What have other nurses done that have freaked you out? - page 41

What have other peers done intentional/unintentional to freak you out? Good or bad. Happy or sad. On my FIRST day as an LVN, (LTC) a res was screaming in her room as I was walking out to leave. I... Read More

  1. by   anonymurse
    Quote from sanctuary
    Had seven, count 'em, seven hours of q15 min notes "Sleeping quietly" on a female who had come in c chest pain, only to find rigor had set in by shift change.
    Quietly, very quietly......:smackingf
    Smells like a last-minute pencil-whipping. Didn't look in all night, didn't know when it happened, and--clever--hoped to be tagged brain dead rather than negligent. Would be interesting to know if q15 notes were the glaring exception for that nurse.
  2. by   Luvelyone
    Quote from anonymurse
    much less this one, derivative of the first?
    maybe i am confused, but i thought the point of the entire thread was to show some of the things that can be done incorrectly so that new nurses and students like myself can read it and learn not to do those things. i think as in any profession, there are great nurses, and poor nurses; and we need to know which ones not to follow. jmho :spin:
  3. by   MarySunshine
    I agree with Luvelyone. No one here complaining about small mistakes or things that the nurse just didn't have time to get to or forgot but didn't compromise patient safety. EVERYONE makes mistakes. But this thread is about BAD nursing care. It's reasonable to discuss it.
  4. by   anonymurse
    Quote from MarySunshine
    But this thread is about BAD nursing care. It's reasonable to discuss it.
    I don't know if it's reasonable, but it's fun! Everywhere we go, there are self-appointed "thread police," scolding for grammar, whether a thing is "on topic" (whereas the joy of any conversation lies in its fluidity), and otherwise trying to usurp moderation. They themselves could use some policing. We all get enough of that kind of action at school or work. I'm here 'cause it's fun, not always humor, sometimes it gives me food for deep thought, sometimes an opportunity to look at current issues, sometimes I just learn important stuff outright--but always for me, allnurses is about the encouragement of communication of all kinds, not the stifling of it.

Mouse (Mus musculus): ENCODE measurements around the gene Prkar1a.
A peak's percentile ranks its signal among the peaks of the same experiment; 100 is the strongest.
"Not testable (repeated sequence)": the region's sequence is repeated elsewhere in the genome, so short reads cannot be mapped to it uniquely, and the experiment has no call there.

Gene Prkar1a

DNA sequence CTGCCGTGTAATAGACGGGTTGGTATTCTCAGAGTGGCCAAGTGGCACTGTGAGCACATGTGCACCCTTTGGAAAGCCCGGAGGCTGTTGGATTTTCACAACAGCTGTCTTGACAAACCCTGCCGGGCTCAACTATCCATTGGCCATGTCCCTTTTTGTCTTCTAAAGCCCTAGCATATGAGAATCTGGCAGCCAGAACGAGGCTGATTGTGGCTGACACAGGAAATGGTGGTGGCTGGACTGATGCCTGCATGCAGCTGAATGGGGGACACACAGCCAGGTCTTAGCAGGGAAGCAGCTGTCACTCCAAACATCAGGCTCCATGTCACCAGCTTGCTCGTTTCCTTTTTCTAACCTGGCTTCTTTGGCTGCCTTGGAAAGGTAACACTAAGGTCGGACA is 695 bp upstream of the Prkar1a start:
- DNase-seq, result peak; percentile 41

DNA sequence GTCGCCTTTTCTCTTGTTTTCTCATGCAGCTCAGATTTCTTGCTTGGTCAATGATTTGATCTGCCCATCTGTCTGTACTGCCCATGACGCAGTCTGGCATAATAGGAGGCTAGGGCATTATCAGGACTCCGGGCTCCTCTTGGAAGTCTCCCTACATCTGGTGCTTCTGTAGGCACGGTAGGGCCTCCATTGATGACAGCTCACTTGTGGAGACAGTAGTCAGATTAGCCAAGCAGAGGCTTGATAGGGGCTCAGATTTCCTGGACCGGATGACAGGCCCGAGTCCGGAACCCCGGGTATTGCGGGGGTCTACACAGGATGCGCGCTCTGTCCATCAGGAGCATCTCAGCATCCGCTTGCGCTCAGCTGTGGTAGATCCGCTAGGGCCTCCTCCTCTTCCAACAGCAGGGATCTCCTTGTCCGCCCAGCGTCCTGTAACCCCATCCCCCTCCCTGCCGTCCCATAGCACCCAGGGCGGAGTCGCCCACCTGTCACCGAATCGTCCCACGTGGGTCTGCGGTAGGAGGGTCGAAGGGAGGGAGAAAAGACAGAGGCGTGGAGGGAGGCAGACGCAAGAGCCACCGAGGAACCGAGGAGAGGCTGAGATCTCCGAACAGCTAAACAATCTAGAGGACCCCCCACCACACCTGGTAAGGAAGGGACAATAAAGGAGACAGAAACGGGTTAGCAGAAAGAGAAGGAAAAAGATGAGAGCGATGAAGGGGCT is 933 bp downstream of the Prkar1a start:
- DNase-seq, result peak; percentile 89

5. by   MadisonsMomRN
    This may not big a huge to some nurses... BUT for me it is.

    Just yesterday I was at work (Im a correctional nurse and work in the infirmary) and the other nurse I was working with was administering a tube feeding. This guy has a SLOW digestive system. He always has a residual of >60 and we have orders to administer tube feeding regardless of the residual (I know, another issue. It goes against what I learned in school) She dumped his residual OUT AND POURED IT IN THE SINK... there goes valuable electrolytes.... And then she administered meds. Some meds clogged up the bottom of the piston syringe and instead of pouring water in the syringe and trying to gently unclog, she dumps the feeding out and injects a full syringe of air. Ok, not good. But she did it again.

    I said... trying to be tactful "I dont believe I was taught to 1.) pour stomach contents out, that the patient needed them and 2.) inject that much air into the abdomen."

    She said "I know, It will be ok... he will have a little gas." Poor guy!
  6. by   gentlegiver
    Quote from texas_lvn
    What has other peers done intentional/unintentional to freak you out? Good or bad. Happy or sad.